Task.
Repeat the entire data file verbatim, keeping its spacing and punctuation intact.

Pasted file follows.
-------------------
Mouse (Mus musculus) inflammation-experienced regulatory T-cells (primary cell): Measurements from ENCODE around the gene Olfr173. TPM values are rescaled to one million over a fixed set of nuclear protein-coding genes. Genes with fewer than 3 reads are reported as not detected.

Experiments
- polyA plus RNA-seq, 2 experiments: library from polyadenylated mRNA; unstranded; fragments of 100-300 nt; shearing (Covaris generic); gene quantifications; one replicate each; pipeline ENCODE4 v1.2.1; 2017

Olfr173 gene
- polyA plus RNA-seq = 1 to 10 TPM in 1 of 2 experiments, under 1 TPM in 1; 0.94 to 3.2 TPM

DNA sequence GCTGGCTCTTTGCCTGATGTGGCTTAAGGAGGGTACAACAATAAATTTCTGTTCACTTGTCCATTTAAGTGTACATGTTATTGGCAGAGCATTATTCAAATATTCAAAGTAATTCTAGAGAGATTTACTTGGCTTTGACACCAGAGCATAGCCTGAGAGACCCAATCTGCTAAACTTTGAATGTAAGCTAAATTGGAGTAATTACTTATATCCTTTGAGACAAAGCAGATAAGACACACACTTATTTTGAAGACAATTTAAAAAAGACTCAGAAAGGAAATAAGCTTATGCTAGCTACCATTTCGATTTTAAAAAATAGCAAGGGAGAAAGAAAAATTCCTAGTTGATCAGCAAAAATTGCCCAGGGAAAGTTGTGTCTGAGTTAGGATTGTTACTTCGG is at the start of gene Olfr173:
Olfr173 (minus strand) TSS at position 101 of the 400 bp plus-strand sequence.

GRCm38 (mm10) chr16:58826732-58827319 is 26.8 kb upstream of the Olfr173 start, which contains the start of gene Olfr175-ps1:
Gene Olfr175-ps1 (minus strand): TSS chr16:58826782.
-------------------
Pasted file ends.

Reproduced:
Mouse (Mus musculus) inflammation-experienced regulatory T-cells (primary cell): Measurements from ENCODE around the gene Olfr173. TPM values are rescaled to one million over a fixed set of nuclear protein-coding genes. Genes with fewer than 3 reads are reported as not detected.

Experiments
- polyA plus RNA-seq, 2 experiments: library from polyadenylated mRNA; unstranded; fragments of 100-300 nt; shearing (Covaris generic); gene quantifications; one replicate each; pipeline ENCODE4 v1.2.1; 2017

Olfr173 gene
- polyA plus RNA-seq = 1 to 10 TPM in 1 of 2 experiments, under 1 TPM in 1; 0.94 to 3.2 TPM

DNA sequence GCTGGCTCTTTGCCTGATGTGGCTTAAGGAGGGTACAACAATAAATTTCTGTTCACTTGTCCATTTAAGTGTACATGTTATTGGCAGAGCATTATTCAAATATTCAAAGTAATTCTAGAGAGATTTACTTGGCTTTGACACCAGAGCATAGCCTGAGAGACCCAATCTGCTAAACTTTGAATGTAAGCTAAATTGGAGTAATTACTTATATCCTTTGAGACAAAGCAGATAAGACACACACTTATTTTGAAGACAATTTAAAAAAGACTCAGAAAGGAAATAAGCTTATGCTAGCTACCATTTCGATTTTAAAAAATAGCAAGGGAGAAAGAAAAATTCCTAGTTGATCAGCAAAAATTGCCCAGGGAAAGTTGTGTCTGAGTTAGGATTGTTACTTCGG is at the start of gene Olfr173:
Olfr173 (minus strand) TSS at position 101 of the 400 bp plus-strand sequence.

GRCm38 (mm10) chr16:58826732-58827319 is 26.8 kb upstream of the Olfr173 start, which contains the start of gene Olfr175-ps1:
Gene Olfr175-ps1 (minus strand): TSS chr16:58826782.